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The Garden

Impression: Hunterian Art Gallery
Hunterian Art Gallery
Number: 194
Date: 1879/1880
Medium: etching and drypoint
Size: 307 x 240 mm
Signed: butterfly at lower left
Inscribed: no
Set/Publication: 'Second Venice Set', 1886
No. of States: 15
Known impressions: 43
Catalogues: K.210; M.207; W.180
Impressions taken from this plate  (43)


boy, canal, cat, child, gate, garden, steps, tree, woman standing.


There are three minor variations on the title, as follows:

'The Garden' (1881/1886, Whistler). 1
'Garden' (1883, F.A.S.). 2
'Garden' (1886, Frederick Wedmore (1844-1921)). 3
'Garden Venice' (1890/1891, Whistler). 4
'The Garden' (1910, Edward Guthrie Kennedy (1849-1932)). 5

'The Garden' is the original and generally accepted title.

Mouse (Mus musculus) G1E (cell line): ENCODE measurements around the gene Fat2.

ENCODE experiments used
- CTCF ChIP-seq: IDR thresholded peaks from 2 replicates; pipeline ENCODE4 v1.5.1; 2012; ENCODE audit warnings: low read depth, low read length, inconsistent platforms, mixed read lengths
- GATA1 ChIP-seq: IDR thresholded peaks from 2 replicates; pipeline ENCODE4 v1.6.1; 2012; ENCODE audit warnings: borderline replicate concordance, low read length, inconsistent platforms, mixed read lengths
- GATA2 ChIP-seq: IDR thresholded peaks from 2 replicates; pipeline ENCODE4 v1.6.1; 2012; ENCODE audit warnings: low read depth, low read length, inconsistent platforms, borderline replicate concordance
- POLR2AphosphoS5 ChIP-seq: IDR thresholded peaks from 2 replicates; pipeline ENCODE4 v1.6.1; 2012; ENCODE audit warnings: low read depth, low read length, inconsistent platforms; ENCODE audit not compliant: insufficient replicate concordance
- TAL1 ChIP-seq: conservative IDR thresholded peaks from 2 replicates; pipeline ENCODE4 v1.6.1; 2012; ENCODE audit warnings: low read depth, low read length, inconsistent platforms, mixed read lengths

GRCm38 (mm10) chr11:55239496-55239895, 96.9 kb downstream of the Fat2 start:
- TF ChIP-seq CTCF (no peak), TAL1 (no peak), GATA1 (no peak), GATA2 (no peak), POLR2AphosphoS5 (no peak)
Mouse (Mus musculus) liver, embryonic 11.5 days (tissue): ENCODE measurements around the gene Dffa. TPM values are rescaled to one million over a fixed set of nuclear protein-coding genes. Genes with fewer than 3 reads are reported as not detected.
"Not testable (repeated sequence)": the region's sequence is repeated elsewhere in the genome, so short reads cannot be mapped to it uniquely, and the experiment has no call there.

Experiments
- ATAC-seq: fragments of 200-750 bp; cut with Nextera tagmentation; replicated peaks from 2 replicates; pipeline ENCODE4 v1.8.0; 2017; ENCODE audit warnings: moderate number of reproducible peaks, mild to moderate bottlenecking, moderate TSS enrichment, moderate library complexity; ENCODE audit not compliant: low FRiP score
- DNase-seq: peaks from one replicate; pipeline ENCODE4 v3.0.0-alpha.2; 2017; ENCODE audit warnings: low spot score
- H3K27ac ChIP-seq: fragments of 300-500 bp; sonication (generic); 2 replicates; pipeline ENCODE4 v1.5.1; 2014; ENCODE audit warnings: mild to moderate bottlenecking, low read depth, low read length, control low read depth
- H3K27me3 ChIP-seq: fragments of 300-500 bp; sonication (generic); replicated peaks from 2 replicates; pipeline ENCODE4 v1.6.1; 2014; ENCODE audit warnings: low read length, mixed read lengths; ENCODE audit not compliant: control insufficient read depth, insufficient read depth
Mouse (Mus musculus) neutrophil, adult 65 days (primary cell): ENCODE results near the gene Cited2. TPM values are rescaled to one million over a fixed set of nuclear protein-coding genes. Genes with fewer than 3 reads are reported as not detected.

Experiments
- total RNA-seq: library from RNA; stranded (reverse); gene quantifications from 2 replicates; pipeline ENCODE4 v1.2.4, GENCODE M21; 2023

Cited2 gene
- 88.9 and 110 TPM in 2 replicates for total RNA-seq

1: List, [1877-1903], GUW #13088.

2: London FAS 1883 (cat. no. 40).

3: Wedmore 1886 A[more] (cat. no. 180).

4: List, [1890/1891], GUW #13236.

5: Kennedy 1910[more] (cat. no. 210).


Steps lead from a canal to an open doorway in a high stone wall, parallel to the edge of the copper plate. A boy sits by the door-frame at left, facing right, with one foot in the water, and another boy is sitting further up the steps to his right, looking at him. The door leads into a garden with bushes, a slender tree, and vines or other climbing plants on the building at the far side of the courtyard. In the doorway of the house stands a woman holding a child, and to her right, another woman bends down to a small table or bench. Above the door is a narrow horizontal window with square grille or panes, and on the first floor, to right, two very tall arched windows behind a balcony, and at left another arched window. For later changes to the composition, see STATES.


Venice, Italy. This is one of the few sites not identified: the presence of a substantial flowering garden is notable.


The door is a gate onto a canal and provides a frame for the glittering tree-filled garden, and light figures in front of a second door. This use of frames parallel to the edge of the plate, the alternation of light and dark, and the bridging motif of a child on the steps, are all typical of Whistler's compositions.